Meet The Custom Family

Few pickups are so amazingly well designed that they take on almost any magnet you throw at it as the SH-5 Custom. There are three totally unique pickups available in the Custom family, all of which share the same basic ‘DNA’ – the coils and baseplate – but differ in its type of magnet.

We have the SH-5 Custom, SH-11 Custom Custom and SH-14 Custom 5 as part of the ‘Custom’ family of pickups. The 59/Custom is also part of that group but uses one coil of the Custom and one coil of the Sh-1 ’59. In this article I’m going to take a closer look at these individual pickups and their unique tones. But first, check out this video:

SH-5 Custom

In the late 1970s, Seymour Duncan launched the SH-5 Custom pickup. It was designed as a hotrodded PAF and uses a 43 AWG wire with a ceramic magnet. The wish was to have the loose, organic feel of a PAF pickup but with the tightness and power of a modern pickup. And oh my, did Seymour succeed in his goals! The Sh-5 Custom works amazingly well in nearly all (solid) body guitars. The highs are pronounced, mids aggressive and bold and the low end is tight. Nevertheless, the Custom isn’t as tight as the Alternative 8 or as fluid as the JB. In fact, the overall feel is much more akin to a PAF. So, if you desire a modern approach to the PAF tone and feel, the Custom is absolutely right for you.

SH-11 Custom Custom

santanaThe Custom Custom was designed in the early 80s to craft a warm, smooth tone with plenty of output. Some claim it was an effort to capsule the ‘Brown Sound’ in a pickup, others say it was designed for Santana, to enable him to get his warm, smooth tone no matter what guitar he put it in (perhaps to warm up Gibson’s L6 guitars he was using at the time or maybe his Yamaha SG2000?). At any rate, the SH-11 Custom Custom is a great pickup if you don’t require tons of output but do want a smooth, warm tone. Compared to the Alnico 2 Pro, the Custom Custom is a bit hotter with a bit more ‘sag’ in the low end and when put next to the SH5 Custom, the Custom Custom is a lot warmer, smoother, exaggerated midrange and slightly more bounce in the low end.  Take a listen to Rob Chapman demoing the Custom Custom versus the JB.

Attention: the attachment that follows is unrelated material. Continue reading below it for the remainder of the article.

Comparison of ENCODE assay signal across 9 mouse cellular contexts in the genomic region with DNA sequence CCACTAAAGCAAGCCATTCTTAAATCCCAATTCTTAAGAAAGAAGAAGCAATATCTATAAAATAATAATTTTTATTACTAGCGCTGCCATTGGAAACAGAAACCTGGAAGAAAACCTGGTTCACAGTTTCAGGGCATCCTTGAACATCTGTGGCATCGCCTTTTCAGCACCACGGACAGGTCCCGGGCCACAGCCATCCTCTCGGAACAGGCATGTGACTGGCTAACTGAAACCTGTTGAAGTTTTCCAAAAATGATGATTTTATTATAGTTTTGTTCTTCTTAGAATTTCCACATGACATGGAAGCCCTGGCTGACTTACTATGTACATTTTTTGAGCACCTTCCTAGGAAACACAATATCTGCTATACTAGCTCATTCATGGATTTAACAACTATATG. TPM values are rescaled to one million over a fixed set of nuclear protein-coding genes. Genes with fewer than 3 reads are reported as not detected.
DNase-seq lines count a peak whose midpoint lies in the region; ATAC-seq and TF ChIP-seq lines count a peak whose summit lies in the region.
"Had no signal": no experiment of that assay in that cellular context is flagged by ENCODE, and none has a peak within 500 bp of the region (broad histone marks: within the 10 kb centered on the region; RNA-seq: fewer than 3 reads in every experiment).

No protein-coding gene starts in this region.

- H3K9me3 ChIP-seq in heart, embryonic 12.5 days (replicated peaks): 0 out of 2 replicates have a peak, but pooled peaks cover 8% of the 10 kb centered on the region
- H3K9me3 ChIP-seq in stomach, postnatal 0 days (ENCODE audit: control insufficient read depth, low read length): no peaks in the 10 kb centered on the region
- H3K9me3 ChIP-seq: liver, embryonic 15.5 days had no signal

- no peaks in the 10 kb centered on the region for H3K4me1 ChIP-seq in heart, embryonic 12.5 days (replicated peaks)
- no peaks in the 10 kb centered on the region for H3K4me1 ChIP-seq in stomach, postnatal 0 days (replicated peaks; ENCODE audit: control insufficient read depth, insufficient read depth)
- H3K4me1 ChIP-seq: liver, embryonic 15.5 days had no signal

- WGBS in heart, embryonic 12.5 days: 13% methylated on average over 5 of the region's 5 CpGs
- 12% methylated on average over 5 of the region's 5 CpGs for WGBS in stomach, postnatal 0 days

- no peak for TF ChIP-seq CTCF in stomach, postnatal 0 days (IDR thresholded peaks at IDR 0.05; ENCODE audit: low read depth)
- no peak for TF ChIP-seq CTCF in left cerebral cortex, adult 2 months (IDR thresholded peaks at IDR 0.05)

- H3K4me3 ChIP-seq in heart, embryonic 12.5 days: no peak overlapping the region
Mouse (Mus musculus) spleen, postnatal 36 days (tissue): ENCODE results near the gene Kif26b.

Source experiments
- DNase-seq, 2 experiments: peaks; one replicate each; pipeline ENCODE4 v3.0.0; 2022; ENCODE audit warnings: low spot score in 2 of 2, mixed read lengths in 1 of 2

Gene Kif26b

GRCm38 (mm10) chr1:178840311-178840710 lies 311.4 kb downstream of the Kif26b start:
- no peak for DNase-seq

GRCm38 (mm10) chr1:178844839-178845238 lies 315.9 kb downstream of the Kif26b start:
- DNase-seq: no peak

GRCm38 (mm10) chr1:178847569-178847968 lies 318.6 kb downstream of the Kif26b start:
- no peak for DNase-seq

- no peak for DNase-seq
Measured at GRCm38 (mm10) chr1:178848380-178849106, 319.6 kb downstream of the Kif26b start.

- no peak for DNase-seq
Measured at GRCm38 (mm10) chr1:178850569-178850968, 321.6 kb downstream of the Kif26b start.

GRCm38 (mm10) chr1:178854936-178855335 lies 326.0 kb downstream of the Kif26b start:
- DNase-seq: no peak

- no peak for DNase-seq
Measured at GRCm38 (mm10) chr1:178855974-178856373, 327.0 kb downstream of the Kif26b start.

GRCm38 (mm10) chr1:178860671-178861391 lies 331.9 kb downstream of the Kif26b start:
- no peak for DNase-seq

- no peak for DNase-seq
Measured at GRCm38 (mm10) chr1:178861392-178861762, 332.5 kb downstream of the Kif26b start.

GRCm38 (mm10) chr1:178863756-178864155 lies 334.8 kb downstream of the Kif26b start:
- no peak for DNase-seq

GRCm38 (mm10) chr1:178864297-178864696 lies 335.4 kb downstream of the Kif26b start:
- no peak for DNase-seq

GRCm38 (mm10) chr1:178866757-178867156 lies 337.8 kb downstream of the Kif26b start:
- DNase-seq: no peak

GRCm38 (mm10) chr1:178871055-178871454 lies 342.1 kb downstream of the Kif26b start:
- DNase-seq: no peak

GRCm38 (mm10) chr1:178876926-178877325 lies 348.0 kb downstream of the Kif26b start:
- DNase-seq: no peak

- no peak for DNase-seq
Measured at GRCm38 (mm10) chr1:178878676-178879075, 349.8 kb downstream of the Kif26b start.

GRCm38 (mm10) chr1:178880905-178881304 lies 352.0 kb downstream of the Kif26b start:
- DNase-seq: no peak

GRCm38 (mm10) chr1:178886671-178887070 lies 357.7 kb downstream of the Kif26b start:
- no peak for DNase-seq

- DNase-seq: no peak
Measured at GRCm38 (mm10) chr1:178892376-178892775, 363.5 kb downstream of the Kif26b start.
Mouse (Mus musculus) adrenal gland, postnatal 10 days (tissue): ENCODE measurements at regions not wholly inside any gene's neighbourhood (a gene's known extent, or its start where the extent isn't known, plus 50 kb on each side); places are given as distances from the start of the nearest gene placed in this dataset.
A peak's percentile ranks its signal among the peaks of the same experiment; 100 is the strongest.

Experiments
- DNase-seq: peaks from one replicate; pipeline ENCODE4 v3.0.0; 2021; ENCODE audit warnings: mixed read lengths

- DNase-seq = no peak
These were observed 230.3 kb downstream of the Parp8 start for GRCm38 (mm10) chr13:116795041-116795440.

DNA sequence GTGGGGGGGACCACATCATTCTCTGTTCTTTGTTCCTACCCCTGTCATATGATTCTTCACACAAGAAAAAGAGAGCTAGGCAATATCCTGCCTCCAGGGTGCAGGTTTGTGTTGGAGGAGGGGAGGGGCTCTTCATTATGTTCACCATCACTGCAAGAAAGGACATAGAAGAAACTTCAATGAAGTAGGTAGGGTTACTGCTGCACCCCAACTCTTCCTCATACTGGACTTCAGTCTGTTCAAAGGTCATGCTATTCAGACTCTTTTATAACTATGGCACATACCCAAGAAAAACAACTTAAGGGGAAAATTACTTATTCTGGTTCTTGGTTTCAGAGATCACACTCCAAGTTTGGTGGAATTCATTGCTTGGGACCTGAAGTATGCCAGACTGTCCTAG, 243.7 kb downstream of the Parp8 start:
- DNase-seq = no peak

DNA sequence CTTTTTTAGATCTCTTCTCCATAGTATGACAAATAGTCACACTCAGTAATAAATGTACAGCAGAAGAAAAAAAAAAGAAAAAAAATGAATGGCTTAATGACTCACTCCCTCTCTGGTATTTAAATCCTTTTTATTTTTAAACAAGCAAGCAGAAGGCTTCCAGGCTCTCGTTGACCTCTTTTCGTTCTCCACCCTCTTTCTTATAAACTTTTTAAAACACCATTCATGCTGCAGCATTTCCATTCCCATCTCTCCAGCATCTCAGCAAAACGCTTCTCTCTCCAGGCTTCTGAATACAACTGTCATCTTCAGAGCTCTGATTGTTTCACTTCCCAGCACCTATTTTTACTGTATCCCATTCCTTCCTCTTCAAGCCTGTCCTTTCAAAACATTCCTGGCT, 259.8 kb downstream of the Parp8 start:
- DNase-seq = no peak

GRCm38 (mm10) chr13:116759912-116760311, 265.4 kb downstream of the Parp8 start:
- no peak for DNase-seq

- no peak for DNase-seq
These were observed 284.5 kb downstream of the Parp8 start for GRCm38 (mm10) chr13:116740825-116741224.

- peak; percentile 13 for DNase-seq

SH-14 Custom 5

The Custom 5 wasn’t a put in the standard lineup after a heavy lobby by the users of the Forum Group in 2004. Basically, the Custom 5 used to be made by swapping the ceramic magnet of the Custom or the Alnico 2 of the Custom Custom for an Alnico 5 (hence the name: Custom 5). The reason why they swapped mags? To come even closer to the hotrodded PAF feel than any previous pickup could offer. Compared to the Custom, the SH-14 Custom  5 has a slight scoop in its midrange as well as a tempered output. It’s easy to compare the Sh-14 Custom 5 with two other Alnico V pickups, the ’59 and the JB, so let’s do that too! The ’59 offers a more boomy low end, clearer highs and less ‘sizzle’ in the upper mids than the Custom 5. The JB, on the other hand, has a lot more output than the Custom 5 and a totally different feel: much more modern, tighter in the mid range as well as an almost vocal like fluidity in the upper mids. The Custom 5 is perhaps one of the most versatile pickups for making hybrids: pair it with a ’59 and you have a pickup that has the best of both worlds: the tightness and power of a modern pickup, the organic tone and kindness of a PAF. Make a match with the JB and you get a pickup that’s really out of this world: empowered yet nuanced; organic yet fluid; tight yet dynamically rich.

SH-16 ’59/Custom Hybrid

In 2004, a member of the Seymour Duncan Forum, Bach2Rock, got the idea of mixing the coils of a Custom and a ’59. He called it a 59/Custom Hybrid. Makes sense. The result? The best of both worlds. Characteristics of each pickup were noticeable but the overall character was one of a pickup, totally its own. Our friends at Premier Guitars made a review, much more elaborate and eloquent than I could ever hope to write, so click here to find out what they have to say about it. In short, it’s got the tightness, punch and roar of the Custom but the organic tone, ‘kindness’ and upper mid cut of the ’59, without the cons of each. If I’m not sure if I want to go ‘modern’ or ‘classic,’ I pick the 59/Custom Hybrid cause it works so amazingly well for both sides of the spectrum.

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